This team is studying whether or not quantum diffraction can increase the amount of information a telescope can receive from distant stars and galaxies. Particularly important is that the architecture being studied could have practical applications, as it does not require a beam splitter to be placed far in front of the telescope.
The NIAC research effort entitled “The Ghost Imaging of Space Objects” has been inspired by the original 1995 Ghost Imaging and Ghost Diffraction experiments that harnessed quantum-correlated photons to recover an object’s image from a measurement lacking spatial resolution, but utilizing an empty reference channel. Various applications of this phenomenon have been soon proposed, ranging from the optical imaging exceeding the classical resolution limit (Rayleigh limit), to the ultimately secure quantum communications and super-dense signal encoding. It was also realized, around 2004-5, that not only quantum-correlated but even a common thermal source of light can be used for the Ghost Imaging, although at a cost of a reduced contrast. Since then, the possibility of ghost-imaging of space objects has been intriguing many physicists. Unfortunately, the need for an optical beam splitter to be placed between the thermal light source (e.g., a star), the object and the observer severely diminished the practical value of this idea.More »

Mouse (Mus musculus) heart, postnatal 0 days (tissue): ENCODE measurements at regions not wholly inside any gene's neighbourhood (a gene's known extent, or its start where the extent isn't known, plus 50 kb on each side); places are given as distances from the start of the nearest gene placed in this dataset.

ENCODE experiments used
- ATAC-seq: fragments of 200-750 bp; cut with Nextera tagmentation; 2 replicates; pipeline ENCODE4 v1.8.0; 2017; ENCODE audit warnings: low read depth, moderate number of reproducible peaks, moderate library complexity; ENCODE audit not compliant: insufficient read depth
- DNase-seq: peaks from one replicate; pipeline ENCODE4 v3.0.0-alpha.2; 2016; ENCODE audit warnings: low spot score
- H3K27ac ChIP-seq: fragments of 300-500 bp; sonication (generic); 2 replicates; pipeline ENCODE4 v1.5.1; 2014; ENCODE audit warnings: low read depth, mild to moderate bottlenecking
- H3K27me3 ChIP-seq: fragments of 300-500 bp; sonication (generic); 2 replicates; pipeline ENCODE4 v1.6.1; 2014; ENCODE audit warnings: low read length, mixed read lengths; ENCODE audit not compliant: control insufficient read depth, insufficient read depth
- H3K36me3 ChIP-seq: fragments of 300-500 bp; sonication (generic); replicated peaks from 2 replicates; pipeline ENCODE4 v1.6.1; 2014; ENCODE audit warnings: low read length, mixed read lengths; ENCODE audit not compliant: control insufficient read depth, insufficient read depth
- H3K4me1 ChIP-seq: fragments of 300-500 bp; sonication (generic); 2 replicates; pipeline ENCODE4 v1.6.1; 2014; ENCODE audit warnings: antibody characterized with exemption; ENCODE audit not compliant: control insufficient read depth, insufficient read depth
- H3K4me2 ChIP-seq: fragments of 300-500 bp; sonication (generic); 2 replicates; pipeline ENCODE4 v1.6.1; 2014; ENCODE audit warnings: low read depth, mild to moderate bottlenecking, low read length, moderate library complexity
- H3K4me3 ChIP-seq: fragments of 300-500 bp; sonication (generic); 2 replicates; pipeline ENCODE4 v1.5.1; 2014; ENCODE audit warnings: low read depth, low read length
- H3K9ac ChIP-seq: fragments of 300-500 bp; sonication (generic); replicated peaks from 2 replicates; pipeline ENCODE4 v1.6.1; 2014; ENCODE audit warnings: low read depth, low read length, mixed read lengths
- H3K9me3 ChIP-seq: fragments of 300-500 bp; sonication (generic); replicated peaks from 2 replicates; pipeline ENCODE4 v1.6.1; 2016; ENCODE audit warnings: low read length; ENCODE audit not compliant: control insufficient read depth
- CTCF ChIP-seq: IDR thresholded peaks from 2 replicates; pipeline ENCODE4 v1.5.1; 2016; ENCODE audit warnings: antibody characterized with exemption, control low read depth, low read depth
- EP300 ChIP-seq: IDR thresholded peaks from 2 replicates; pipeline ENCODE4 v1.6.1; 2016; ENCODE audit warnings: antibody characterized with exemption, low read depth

Our preliminary results indicate that some of the studied approaches are potentially highly promising, and may enable future NASA missions. Therefore, we will assess such missions’ feasibility, requirements, and potential benefits in scientific output and cost savings. Our recommendations for development of the future missions enabled by our research will conclude the Phase II.More »
|Organizations Performing Work||Role||Type||Location|
|NASA Headquarters (HQ)||Lead Organization||NASA Center||Washington, DC|